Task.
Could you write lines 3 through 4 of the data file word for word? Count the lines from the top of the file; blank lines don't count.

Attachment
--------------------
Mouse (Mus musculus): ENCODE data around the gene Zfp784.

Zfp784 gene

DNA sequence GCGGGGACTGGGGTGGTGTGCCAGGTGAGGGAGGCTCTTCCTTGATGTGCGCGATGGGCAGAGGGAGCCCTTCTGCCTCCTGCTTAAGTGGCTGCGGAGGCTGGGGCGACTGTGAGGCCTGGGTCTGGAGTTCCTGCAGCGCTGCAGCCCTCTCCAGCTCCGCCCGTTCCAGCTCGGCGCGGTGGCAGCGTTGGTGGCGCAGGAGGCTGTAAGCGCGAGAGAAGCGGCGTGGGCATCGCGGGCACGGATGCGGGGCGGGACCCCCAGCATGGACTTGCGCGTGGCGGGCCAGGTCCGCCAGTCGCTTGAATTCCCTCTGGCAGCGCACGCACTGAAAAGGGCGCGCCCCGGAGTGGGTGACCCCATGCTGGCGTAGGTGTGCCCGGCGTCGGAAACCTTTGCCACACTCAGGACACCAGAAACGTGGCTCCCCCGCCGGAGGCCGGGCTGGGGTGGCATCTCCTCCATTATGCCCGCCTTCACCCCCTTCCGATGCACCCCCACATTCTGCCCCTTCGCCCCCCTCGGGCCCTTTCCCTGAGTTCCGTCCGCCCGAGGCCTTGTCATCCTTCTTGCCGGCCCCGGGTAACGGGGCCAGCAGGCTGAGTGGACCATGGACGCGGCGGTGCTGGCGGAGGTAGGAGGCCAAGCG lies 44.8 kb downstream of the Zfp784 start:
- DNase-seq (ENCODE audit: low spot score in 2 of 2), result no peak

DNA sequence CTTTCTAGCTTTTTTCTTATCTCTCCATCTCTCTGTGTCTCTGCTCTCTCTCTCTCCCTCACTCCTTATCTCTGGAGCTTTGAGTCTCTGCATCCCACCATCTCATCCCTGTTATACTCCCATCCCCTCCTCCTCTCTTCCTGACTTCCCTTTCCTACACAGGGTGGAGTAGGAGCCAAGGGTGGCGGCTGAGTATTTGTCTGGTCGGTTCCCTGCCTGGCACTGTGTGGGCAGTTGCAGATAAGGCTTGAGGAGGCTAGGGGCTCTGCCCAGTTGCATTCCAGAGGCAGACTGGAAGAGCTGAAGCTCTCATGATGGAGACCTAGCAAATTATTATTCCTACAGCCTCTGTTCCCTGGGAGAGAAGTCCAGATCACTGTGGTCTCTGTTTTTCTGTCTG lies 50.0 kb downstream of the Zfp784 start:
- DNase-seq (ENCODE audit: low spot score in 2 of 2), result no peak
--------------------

DNA sequence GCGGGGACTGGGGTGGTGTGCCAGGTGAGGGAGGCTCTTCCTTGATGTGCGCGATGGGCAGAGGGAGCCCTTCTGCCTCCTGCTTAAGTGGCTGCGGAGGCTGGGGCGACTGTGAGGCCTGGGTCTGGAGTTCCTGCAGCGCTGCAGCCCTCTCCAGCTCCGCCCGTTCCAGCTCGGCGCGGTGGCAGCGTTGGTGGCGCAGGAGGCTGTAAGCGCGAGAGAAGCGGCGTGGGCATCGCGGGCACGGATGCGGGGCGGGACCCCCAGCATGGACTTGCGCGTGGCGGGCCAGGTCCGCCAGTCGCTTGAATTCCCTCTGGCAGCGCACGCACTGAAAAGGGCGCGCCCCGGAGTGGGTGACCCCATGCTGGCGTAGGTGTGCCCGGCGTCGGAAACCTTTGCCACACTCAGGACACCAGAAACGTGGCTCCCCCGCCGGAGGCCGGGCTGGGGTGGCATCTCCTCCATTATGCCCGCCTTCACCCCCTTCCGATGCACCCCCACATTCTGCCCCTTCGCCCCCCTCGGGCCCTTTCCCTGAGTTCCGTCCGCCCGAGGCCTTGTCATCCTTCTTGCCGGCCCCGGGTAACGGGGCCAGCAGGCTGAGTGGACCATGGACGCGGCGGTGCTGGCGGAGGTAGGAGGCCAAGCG lies 44.8 kb downstream of the Zfp784 start:
- DNase-seq (ENCODE audit: low spot score in 2 of 2), result no peak